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Washington — President Barack Obama is nominating a member of the National Transportation Safety Board to run the National Highway Traffic Safety Administration, which has come under harsh criticism from Congress and safety advocates.

Mark Rosekind, an expert on human fatigue, joined the NTSB in 2010. He has been the on-scene board member for many significant crashes, including an April incident that killed 10 when a FedEx truck slammed into a bus carrying high school students in Northern California.

"Mark has shown tremendous dedication to making our roads safer throughout his career and brings direct experience from the National Transportation Safety Board," Transportation Secretary Anthony Foxx said in a statement. "Mark is a leader ready-made for this critical responsibility and I expect him to hold not only the auto industry accountable, but I also expect him to help us raise the bar on safety ever higher within the U.S. Department of Transportation and among all of our stakeholders."

Deputy NHTSA Adminstrator David Friedman — who has been running the agency since Strickland — praised Rosekind: "Administrator-nominee Mark Rosekind is one of the nation's most respected safety watchdogs across all modes of transportation, and I welcome his keen eye and life-long commitment to safety, and I look forward to working with him."

The agency has been operating for 11 months without a Senate-confirmed administrator after David Strickland left to join a Washington law firm. The nomination comes just a day before the Senate Commerce Committee is set to hold a hearing on the recall of 7.8 million air bags by 10 major automakers. Friedman will testify. On Tuesday, NHTSA urged five major automakers and Takata to expand a recall of driver-side airbags nationally, from a regional campaign.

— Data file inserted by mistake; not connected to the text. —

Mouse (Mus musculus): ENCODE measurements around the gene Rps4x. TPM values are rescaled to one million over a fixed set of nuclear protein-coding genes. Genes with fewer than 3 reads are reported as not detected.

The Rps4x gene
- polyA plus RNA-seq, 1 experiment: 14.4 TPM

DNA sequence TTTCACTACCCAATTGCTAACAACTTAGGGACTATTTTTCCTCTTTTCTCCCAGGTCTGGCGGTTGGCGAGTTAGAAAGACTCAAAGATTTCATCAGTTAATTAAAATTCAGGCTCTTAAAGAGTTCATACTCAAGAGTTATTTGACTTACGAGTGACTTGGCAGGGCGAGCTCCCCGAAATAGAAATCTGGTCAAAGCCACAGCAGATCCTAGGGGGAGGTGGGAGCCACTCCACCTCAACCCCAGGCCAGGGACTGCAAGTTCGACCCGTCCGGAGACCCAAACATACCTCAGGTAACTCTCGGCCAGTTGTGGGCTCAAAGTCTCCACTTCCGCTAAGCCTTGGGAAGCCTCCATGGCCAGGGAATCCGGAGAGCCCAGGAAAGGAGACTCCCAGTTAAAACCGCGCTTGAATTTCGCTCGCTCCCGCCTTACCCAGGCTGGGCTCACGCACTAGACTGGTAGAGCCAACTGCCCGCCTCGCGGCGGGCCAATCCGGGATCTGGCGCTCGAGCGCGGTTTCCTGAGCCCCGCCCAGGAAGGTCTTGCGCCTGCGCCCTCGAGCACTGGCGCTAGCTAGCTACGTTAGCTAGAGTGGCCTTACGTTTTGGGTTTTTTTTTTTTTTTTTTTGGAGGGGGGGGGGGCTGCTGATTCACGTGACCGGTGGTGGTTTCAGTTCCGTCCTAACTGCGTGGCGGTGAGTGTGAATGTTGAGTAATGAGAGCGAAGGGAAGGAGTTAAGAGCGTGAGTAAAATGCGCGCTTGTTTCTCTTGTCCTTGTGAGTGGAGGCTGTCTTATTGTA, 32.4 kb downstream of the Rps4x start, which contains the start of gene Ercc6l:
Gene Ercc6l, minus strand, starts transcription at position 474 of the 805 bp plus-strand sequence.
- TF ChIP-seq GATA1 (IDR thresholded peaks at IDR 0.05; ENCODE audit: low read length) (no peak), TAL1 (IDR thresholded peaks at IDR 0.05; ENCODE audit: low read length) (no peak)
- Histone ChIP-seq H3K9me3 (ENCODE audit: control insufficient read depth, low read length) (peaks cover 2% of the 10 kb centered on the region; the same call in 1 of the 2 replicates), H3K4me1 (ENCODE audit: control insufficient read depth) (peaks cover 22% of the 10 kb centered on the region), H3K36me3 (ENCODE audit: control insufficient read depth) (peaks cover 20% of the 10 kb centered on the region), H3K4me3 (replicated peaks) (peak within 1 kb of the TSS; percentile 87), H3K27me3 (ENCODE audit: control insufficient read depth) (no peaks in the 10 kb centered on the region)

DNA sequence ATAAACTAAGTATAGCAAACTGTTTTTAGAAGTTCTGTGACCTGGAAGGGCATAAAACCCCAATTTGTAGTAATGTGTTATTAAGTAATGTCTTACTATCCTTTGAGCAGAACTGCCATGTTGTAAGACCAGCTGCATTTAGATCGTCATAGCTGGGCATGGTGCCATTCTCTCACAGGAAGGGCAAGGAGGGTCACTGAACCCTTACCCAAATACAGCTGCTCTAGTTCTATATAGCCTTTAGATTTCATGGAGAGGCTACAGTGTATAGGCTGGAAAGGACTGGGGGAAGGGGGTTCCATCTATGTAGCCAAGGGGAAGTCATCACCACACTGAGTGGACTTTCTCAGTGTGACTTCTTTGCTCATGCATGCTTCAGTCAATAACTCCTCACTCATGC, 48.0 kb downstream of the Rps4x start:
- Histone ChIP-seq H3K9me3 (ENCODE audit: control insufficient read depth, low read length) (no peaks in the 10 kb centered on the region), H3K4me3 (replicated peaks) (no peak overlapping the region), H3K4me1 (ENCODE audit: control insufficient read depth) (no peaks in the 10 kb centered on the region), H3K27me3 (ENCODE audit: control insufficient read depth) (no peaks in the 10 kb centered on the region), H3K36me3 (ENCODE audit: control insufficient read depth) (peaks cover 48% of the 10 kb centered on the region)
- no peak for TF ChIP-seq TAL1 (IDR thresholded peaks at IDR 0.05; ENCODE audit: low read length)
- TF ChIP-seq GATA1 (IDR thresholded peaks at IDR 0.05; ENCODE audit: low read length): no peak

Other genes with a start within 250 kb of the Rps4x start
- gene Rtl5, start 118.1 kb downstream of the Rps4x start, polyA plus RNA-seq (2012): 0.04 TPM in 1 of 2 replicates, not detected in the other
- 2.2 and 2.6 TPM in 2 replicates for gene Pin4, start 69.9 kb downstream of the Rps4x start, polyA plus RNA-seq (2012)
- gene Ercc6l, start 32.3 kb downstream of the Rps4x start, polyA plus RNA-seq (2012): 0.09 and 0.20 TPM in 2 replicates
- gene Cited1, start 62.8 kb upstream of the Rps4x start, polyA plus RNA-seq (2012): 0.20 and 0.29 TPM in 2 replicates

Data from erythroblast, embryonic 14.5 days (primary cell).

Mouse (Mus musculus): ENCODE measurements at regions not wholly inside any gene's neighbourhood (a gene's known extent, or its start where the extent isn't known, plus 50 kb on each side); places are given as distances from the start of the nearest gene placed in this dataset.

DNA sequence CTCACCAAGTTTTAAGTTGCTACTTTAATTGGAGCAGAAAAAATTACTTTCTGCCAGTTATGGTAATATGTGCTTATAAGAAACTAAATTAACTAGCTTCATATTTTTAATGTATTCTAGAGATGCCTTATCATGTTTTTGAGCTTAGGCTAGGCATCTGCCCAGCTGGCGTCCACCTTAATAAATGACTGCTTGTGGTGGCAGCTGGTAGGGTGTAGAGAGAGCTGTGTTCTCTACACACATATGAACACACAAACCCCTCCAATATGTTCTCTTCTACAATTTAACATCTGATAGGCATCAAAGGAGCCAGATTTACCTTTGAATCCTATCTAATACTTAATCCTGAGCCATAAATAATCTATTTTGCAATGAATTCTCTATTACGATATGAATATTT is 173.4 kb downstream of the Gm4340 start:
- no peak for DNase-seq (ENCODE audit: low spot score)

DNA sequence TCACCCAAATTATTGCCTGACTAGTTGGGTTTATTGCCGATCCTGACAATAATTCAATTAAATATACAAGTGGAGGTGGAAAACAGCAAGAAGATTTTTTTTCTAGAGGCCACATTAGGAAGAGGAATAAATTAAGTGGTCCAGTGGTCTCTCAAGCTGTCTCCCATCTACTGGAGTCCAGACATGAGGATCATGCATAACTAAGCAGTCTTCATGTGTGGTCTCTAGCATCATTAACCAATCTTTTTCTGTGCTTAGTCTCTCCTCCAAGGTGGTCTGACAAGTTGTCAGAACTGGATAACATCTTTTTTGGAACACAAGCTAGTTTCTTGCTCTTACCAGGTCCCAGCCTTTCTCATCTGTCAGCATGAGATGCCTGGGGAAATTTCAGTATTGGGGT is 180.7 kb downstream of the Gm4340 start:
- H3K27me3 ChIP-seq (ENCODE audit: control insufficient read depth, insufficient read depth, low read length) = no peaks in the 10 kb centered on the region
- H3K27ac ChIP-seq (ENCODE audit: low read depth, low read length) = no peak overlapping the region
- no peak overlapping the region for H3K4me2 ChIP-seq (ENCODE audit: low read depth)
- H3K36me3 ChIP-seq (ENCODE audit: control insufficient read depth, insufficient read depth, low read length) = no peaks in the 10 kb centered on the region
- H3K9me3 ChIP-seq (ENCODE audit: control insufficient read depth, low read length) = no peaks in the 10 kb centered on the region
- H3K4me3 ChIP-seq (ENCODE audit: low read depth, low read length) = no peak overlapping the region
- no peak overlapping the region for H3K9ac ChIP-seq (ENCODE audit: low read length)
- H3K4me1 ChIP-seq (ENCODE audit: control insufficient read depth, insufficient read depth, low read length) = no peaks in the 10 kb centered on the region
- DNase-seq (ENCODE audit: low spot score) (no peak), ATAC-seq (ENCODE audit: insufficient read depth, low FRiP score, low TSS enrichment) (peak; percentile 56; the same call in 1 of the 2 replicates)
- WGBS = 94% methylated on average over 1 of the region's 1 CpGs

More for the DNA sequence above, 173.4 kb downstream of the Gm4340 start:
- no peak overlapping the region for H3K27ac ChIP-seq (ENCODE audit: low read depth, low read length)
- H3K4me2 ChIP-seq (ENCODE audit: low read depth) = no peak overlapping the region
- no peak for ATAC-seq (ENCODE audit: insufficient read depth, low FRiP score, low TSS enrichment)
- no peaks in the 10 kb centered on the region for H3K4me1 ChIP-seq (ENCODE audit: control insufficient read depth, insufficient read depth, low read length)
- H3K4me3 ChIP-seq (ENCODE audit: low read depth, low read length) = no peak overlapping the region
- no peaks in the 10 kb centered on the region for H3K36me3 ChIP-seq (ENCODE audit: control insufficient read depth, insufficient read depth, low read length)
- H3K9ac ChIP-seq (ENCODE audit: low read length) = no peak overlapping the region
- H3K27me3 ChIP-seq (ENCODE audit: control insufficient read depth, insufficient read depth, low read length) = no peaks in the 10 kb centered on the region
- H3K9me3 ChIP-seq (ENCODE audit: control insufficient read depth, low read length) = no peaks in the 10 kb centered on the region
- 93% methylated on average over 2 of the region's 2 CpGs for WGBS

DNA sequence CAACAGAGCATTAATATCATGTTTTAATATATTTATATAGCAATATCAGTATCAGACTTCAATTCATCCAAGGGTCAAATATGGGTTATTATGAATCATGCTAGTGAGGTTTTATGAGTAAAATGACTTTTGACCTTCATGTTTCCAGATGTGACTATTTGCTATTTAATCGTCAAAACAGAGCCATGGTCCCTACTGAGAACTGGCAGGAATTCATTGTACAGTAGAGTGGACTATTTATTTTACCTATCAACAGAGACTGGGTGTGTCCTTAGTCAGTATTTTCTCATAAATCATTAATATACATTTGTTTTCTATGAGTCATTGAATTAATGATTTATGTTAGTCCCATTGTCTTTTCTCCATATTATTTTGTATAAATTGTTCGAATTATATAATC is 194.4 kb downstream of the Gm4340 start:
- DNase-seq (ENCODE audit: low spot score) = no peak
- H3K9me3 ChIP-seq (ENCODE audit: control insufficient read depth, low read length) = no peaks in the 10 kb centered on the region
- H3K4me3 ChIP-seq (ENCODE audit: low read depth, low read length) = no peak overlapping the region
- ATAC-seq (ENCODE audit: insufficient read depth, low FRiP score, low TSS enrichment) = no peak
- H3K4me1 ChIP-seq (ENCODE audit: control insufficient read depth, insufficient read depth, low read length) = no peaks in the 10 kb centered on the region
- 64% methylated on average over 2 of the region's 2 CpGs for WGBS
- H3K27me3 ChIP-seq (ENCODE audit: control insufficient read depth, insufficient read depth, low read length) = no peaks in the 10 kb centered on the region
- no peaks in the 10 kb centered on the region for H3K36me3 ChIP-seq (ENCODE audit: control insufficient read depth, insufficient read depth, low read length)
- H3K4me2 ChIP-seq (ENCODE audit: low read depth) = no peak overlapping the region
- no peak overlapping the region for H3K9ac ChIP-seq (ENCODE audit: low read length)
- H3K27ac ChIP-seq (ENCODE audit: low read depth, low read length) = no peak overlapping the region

Automakers have recalled nearly 60 million cars and trucks this year, shattering the all-time record set in 2004 of 30.4 million. Members of Congress have questioned whether the agency has the personnel, resources and expertise necessary to address safety problems, especially as cars get more complex and have more electronics.

The NTSB said Rosekind has advanced the agency's advocacy goals on substance-impaired driving, rail mass transit and fatigue. He pushed states to drop the the blood-alcohol level limit of drivers who are considered legally intoxicated from the current 0.08 to 0.05 — though no state has agreed.

David Kelly, who was an acting NHTSA administrator under President George W. Bush, praised Rosekind. "This is a critical time at NHTSA with so many vehicle safety challenges facing a new administrator. Mark has been very active in behavior safety issues at NTSB which will serve him well at NHTSA as the agency focuses on driving down fatalities," Kelly said.

Last week, Richard Blumenthal, D-Connecticut, Senators Edward Markey, D-Massachusetts, and Bill Nelson, D-Florida, called on Obama to reform NHTSA's safety mission when nominating its new administrator.

Blumenthal urged the Senate to quickly confirm Rosekind. "Dr. Rosekind's nomination is long overdue, and, I hope, will breathe new life into this battered and beleaguered agency," he said.

Sean Kane, a safety advocate who is head of Safety Research and Strategies, said in an interview that NHTSA needs a "new administrator that can clean house and shake things up."

The Governors Highway Safety Association praised the choice of Rosekind.

NHTSA suffered a series of missteps in recent weeks after it warned consumers about a recall of Takata air bags by 10 major automakers. The agency issued a press release misstating what vehicles were covered by air bag recalls and the number of vehicles covered. The following day it issued a new release that also misstated the total number of vehicles covered. And the agency's website suffered a significant outage for nearly a week.

The agency has come under criticism from both parties for its failure to detect problems with General Motors ignition switches for years that are now linked to at least 32 deaths and 35 crashes. NHTSA also was faulted by some members of Congress for not being more aggressive in pushing Toyota Motor Corp. to do more to address sudden unintended acceleration issues that came to public attention in 2009 and 2010.

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